Like Chekhov, she was critical of intellectuals who pontificated, but whose actions did not match their words. And she was willing to work with anyone, communists included, to seek the common good and help the unfortunates of society. In a June 1954 letter she wrote, “We must always be seeking concordances, rather than differences—that is the basis of the ecumenical movement, which is part of the peace movement.” She believed strongly that dialogue contributed to “clarification of thought.” Although her Catholic religion was vitally important to her and gave meaning to her life, she did not condemn those who thought differently.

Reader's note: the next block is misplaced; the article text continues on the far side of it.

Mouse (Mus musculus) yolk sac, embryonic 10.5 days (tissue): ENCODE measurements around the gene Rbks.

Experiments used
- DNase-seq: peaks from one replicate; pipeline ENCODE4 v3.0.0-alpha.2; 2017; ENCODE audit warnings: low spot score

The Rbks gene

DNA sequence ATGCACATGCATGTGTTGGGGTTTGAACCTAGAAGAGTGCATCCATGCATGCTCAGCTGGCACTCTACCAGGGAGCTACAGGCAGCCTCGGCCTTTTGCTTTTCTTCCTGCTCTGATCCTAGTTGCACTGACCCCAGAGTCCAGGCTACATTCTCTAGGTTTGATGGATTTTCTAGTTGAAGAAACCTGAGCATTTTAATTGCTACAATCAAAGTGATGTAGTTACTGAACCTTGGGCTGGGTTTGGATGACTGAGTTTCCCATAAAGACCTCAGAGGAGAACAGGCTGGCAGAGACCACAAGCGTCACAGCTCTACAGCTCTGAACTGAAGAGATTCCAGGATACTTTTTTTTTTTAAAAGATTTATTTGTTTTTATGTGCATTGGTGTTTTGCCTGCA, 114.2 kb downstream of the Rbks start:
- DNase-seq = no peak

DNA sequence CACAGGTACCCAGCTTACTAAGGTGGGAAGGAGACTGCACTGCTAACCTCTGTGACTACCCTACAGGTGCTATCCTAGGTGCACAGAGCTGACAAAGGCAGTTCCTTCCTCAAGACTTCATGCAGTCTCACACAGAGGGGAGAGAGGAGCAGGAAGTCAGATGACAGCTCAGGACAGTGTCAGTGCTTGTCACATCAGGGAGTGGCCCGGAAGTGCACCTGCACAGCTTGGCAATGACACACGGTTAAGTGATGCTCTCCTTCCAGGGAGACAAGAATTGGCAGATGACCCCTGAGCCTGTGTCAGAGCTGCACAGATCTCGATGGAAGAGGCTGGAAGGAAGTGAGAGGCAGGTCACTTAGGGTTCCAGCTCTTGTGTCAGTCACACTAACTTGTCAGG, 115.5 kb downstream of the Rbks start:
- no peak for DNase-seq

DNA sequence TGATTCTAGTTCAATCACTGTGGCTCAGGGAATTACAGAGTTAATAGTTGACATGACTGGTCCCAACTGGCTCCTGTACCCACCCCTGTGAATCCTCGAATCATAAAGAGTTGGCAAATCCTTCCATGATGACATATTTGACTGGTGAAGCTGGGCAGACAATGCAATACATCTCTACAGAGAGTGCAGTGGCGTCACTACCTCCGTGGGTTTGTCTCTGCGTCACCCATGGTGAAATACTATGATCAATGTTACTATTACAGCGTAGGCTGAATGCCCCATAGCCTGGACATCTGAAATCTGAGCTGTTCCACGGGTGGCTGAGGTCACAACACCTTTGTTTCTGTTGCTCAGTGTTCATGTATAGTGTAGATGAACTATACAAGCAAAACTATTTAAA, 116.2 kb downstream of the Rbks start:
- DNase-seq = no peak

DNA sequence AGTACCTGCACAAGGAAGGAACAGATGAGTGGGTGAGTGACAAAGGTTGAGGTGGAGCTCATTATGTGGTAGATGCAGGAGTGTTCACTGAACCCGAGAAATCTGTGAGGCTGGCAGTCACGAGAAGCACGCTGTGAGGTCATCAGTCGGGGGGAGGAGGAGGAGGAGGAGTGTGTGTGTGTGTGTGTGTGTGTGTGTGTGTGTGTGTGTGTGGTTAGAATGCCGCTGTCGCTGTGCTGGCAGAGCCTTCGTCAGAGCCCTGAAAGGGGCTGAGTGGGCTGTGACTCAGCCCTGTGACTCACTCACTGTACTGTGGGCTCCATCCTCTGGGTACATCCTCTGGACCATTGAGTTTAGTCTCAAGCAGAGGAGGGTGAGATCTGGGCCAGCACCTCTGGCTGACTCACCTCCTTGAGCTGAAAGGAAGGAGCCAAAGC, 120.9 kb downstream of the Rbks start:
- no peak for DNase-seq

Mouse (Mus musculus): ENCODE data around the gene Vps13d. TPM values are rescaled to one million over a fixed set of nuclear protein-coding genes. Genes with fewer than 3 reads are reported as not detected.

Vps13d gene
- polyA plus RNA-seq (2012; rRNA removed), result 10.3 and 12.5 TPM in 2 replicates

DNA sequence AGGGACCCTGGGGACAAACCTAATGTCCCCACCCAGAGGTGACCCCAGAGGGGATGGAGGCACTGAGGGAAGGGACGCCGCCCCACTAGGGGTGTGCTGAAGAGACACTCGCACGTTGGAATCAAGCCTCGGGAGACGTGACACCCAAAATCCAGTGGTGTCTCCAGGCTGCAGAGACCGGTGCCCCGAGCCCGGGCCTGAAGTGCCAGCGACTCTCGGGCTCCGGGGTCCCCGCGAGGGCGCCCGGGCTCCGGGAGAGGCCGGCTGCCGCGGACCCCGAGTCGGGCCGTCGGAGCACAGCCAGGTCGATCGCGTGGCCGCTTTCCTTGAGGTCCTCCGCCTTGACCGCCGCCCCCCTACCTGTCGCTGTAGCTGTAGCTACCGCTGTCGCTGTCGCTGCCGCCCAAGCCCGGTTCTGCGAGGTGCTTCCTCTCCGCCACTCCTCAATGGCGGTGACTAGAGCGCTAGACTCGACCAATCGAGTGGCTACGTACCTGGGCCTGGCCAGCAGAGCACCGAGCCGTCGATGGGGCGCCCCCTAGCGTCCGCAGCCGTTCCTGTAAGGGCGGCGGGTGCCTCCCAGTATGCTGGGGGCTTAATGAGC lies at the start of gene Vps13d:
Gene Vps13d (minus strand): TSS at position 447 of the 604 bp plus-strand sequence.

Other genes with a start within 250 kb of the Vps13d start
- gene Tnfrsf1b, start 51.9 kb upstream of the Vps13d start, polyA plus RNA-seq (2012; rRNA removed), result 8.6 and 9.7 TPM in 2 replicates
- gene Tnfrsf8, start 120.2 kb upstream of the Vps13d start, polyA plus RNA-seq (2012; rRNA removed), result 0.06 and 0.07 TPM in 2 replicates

She died in November 1980—just weeks after Ronald Reagan had been elected U.S. president. But her work and influence live on. By 2011, according to the Catholic Worker website, “213 Catholic Worker communities remain committed to nonviolence, voluntary poverty, prayer, and hospitality for the homeless, exiled, hungry, and foresaken. Catholic Workers continue to protest injustice, war, racism, and violence of all forms.” Thus, in this fall of 2011, her work and legacy serve as a gentle reminder to politicians and those of us among the “chattering classes,” that what matters most is not what we say or how we or others label us, but how we contribute to the common good.

walter moss

Walter Moss

Walter Moss